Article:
Review by Ian Keogh
Eric Shanower would later produce prose and illustration novels about Oz, and write scripts drawn by Skottie Young, but The Blue Witch is the final Oz graphic novel he both wrote and illustrated. In it he answers a question that may have plagued many viewers of the filmed Wizard of Oz: why aren’t there any good witches of the East and West? It turns out there are, and consulting the Great Book of Records reveals the answer. It’s the good witch of the East who’s the subject of the title.
From there the story leads to a quest for Dorothy and the Scarecrow as they learn of the good witch of the East, or at least up to a point because even Glinda’s Great Book is fuzzy on many details. The quest requires crossing a swamp largely unexplored except by those who live there, and then discovering just what enchantment has been powerful enough to prevent being recorded in Glinda’s book. Shanower creates an interesting conundrum, and while his introduction of Bungle the vain glass cat from Baum’s novels at first seems too coincidental, it works when the bigger picture is revealed.
A strength of Shanower’s art is that of delivering likeable characters, essential when depicting a fairy tale world. Joy and innocence are the defining personality traits, and even the villains he creates aren’t entirely threatening. He’s respectful of Baum’s cast, and the progression only ever applies to his own creations.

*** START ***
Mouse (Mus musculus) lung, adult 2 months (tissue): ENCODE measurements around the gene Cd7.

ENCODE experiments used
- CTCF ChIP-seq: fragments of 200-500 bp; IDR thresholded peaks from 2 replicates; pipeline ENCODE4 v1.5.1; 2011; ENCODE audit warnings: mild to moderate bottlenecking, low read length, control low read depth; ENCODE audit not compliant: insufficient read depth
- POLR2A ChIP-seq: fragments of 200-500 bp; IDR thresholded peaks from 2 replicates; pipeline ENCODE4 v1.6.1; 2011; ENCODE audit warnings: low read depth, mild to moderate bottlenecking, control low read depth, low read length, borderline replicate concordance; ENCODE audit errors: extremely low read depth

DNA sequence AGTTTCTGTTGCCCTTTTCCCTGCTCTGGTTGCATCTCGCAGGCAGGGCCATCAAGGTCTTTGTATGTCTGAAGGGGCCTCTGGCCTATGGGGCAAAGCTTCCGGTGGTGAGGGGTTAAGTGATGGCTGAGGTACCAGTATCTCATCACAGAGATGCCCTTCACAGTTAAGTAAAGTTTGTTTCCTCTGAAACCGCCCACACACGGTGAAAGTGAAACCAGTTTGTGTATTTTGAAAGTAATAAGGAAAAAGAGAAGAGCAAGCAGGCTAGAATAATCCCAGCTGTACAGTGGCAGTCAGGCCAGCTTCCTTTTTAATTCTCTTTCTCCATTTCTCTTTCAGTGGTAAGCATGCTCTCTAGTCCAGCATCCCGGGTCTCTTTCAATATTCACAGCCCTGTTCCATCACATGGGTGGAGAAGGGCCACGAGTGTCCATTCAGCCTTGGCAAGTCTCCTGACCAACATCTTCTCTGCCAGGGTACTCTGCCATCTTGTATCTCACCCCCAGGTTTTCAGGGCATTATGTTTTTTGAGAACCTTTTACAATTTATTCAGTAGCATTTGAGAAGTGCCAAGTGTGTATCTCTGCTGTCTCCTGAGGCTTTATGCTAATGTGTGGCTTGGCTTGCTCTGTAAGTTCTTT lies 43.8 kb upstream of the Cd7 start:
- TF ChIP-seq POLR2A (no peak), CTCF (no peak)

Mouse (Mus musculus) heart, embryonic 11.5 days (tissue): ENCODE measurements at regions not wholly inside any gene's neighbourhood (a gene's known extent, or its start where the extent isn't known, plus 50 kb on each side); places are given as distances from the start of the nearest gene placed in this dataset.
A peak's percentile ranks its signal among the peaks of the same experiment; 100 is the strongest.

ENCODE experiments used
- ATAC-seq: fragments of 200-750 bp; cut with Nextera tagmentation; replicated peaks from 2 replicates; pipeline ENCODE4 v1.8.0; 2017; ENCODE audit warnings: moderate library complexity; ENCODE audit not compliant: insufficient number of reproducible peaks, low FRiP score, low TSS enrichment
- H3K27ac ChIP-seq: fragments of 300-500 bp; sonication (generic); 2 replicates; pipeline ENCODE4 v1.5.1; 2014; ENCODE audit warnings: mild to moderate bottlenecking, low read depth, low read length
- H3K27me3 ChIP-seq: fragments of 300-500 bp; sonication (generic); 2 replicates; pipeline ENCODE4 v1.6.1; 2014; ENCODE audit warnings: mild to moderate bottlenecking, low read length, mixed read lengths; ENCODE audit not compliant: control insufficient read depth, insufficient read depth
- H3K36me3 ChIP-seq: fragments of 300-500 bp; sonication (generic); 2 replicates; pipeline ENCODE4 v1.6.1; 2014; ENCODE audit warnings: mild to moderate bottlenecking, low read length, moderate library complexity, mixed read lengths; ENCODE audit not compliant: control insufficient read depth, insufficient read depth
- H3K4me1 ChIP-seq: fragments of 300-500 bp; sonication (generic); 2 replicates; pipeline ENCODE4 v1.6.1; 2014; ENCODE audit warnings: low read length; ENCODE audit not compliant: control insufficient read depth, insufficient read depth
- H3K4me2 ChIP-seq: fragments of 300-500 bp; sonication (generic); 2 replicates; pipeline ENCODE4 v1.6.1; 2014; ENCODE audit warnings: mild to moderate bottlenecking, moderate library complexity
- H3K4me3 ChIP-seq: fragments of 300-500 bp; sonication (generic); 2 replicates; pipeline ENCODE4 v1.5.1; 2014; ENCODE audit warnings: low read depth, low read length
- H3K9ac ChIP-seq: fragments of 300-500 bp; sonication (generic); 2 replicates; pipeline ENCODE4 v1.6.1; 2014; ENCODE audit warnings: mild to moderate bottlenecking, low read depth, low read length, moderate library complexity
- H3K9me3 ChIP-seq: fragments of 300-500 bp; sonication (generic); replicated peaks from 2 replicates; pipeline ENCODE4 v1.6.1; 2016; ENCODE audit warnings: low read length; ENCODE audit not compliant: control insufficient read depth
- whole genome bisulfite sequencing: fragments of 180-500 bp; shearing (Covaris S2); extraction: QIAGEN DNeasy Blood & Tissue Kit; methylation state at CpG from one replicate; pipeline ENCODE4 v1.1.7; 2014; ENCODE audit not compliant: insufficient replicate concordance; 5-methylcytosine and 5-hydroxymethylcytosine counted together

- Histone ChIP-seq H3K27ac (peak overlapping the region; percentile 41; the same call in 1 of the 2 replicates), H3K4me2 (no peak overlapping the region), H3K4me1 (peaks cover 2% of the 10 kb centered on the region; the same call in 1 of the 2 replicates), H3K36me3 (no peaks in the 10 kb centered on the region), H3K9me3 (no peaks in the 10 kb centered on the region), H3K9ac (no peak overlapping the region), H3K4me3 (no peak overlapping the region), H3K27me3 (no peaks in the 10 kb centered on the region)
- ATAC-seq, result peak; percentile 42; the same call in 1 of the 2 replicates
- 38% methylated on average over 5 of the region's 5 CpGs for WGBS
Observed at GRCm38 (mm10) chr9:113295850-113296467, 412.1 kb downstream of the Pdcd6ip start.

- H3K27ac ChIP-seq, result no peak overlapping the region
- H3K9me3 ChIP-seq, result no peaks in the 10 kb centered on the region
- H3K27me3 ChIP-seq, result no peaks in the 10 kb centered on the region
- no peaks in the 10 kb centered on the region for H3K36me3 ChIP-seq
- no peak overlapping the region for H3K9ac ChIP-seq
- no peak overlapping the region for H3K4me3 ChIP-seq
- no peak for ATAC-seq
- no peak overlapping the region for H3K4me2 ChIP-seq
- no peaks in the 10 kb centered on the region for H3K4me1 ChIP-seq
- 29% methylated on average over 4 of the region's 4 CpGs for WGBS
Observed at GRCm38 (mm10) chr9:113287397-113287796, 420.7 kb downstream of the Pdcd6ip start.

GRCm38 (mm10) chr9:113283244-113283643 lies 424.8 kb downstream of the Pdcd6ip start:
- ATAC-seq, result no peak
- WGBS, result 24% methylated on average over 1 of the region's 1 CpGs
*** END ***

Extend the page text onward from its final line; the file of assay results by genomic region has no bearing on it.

Shanower’s transition into Oz novels is slowly signposted over his five graphic novels, and The Blue Witch is far wordier than any of his previous work, with long descriptive passages recounting the past, and more dialogue. It’s also less satisfying, as while there are some customary ingenious moments, Shanower leaves questions unanswered and elements hanging, which is an odd lapse. It’s further puzzling that he would name the story The Blue Witch, yet never refer to her as such, while his colour scheme makes the connection clear. There’s still enough good to well outweigh the bad, but there wasn’t the diligence applied to this book that there was to its predecessors.
This edition is still easily found, but the appeal and quality of Shanower’s work has stood the test of time, and The Blue Witch of Oz has seen several 21st century reprintings. It’s combined with the four previous Oz stories as Adventures in Oz, or it’s alternatively available in the later hardcover Adventures of Oz Vol 2, gathered with The Ice King of Oz and The Forgotten Forest of Oz. Little Adventures in Oz vol 2 retains this and The Forgotten Forest, but is less desirable due to its pocket sized format.